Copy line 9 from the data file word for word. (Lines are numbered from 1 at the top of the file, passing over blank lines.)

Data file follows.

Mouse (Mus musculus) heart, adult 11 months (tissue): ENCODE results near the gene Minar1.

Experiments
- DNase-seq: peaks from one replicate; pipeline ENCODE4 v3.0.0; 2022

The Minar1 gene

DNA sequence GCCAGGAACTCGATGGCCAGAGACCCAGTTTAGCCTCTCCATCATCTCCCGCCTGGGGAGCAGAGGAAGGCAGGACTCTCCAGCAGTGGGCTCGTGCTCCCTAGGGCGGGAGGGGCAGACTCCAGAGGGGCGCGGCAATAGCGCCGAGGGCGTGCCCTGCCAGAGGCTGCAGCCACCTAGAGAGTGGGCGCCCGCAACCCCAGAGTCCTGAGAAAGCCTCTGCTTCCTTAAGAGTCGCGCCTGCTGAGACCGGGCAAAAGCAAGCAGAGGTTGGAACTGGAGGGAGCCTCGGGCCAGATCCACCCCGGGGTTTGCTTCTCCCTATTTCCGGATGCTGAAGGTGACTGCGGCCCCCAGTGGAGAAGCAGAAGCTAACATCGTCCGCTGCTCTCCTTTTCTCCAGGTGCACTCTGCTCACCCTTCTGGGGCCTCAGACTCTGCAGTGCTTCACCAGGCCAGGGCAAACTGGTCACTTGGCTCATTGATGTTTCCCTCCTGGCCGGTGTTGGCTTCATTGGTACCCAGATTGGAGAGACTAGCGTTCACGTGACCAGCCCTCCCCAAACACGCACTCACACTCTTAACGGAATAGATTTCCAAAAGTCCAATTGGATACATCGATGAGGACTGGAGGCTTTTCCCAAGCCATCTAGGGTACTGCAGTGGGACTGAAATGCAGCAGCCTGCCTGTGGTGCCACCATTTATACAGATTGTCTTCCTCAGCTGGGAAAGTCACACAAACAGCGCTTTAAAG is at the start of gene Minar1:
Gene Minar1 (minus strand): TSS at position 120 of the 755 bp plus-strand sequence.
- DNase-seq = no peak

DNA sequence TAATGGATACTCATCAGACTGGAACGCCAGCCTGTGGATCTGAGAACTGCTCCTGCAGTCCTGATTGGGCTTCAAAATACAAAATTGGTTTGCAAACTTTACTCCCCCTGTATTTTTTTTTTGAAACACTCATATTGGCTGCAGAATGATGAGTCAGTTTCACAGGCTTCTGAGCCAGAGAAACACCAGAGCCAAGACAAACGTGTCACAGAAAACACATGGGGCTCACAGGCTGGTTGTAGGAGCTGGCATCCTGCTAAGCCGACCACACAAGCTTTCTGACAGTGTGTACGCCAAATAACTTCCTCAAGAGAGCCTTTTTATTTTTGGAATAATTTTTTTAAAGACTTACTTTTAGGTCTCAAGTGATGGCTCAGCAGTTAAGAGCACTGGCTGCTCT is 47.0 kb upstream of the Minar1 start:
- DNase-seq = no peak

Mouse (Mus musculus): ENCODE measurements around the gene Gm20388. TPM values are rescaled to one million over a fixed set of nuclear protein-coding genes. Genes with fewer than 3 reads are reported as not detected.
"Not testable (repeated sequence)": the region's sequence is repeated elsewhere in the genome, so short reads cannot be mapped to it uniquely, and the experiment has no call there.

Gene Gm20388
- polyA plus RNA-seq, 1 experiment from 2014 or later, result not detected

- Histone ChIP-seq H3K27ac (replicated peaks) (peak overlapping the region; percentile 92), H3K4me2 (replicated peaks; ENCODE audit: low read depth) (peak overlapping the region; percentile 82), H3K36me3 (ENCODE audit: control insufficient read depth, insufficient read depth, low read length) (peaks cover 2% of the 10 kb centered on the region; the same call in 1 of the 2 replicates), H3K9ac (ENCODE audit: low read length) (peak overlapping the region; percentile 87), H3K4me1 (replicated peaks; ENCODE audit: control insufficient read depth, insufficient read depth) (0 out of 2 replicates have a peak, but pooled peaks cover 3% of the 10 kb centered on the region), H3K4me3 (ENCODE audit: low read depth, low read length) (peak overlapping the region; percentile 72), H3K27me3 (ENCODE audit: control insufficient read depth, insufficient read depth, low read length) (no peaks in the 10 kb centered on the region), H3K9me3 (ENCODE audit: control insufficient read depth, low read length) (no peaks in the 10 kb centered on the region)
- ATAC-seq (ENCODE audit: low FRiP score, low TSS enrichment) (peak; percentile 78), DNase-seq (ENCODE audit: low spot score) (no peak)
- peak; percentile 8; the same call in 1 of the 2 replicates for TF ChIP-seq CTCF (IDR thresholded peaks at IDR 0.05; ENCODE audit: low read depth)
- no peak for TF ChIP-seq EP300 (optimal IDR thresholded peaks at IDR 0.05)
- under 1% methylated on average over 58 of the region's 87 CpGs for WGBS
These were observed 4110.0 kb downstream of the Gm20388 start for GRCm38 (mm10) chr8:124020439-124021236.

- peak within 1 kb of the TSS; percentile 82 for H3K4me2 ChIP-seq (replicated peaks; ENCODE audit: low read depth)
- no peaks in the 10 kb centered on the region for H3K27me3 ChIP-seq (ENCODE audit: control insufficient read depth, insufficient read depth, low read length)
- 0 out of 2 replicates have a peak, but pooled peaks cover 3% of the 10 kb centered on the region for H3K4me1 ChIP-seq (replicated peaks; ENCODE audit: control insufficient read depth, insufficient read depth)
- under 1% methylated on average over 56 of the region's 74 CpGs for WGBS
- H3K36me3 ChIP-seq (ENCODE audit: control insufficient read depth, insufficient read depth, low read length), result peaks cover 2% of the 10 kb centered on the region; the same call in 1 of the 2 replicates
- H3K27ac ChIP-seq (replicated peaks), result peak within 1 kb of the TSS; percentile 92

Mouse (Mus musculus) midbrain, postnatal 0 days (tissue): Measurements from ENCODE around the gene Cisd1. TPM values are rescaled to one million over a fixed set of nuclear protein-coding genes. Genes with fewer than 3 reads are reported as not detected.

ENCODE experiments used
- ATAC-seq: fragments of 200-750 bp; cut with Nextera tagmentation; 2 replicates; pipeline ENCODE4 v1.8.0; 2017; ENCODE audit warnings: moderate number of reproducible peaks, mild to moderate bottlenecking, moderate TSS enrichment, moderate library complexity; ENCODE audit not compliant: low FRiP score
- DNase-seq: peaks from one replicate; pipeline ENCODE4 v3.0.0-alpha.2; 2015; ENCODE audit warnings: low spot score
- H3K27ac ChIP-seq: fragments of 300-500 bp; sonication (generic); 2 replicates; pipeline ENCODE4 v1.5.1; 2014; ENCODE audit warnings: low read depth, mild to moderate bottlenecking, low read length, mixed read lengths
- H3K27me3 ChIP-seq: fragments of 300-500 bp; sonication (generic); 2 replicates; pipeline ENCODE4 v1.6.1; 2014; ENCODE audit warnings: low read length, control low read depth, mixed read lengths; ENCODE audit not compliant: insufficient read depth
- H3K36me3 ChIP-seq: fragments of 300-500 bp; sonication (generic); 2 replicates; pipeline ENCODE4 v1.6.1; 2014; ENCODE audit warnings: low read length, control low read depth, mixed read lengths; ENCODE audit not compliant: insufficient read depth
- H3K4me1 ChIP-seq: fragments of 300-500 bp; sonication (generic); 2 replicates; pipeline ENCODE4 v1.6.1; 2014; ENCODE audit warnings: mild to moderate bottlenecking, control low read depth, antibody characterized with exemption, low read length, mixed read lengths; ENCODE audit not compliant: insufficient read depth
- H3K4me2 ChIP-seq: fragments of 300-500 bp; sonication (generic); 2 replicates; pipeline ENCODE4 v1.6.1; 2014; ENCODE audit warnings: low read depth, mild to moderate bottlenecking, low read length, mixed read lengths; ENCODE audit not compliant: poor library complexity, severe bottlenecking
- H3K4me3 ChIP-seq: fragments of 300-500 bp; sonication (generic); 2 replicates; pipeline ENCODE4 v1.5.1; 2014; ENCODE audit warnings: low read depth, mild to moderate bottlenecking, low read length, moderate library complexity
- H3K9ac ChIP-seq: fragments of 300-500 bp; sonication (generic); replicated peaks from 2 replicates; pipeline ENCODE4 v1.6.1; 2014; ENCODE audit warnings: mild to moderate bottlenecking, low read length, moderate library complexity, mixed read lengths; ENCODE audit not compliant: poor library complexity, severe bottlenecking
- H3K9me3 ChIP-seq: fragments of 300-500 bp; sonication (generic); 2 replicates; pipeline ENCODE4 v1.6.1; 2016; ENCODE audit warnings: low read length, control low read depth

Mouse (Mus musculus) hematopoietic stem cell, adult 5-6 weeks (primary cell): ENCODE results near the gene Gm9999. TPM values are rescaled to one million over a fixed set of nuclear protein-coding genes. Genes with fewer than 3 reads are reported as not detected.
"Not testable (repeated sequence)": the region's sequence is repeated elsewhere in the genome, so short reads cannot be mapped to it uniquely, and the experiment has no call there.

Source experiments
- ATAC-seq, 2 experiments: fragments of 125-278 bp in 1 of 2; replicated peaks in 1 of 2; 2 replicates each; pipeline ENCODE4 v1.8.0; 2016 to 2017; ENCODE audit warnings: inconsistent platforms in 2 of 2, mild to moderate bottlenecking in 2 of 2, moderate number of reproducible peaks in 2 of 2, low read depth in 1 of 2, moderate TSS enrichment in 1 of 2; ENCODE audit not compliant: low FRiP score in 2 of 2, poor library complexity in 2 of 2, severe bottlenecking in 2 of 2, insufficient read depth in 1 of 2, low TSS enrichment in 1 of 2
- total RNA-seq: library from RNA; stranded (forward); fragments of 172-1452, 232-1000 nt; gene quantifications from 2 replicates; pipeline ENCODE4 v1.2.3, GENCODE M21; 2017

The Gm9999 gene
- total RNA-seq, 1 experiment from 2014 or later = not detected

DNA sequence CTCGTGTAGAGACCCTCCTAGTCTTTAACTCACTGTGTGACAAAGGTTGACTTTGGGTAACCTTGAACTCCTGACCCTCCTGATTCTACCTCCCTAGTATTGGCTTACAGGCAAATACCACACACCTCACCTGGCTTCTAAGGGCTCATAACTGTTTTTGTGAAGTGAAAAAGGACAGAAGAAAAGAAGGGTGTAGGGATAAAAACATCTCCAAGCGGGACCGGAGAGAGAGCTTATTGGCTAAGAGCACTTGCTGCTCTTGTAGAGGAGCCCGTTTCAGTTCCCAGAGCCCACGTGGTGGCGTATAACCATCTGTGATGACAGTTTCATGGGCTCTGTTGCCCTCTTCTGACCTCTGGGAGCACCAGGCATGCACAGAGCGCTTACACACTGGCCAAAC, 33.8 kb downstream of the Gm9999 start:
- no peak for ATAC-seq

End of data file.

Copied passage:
- DNase-seq = no peak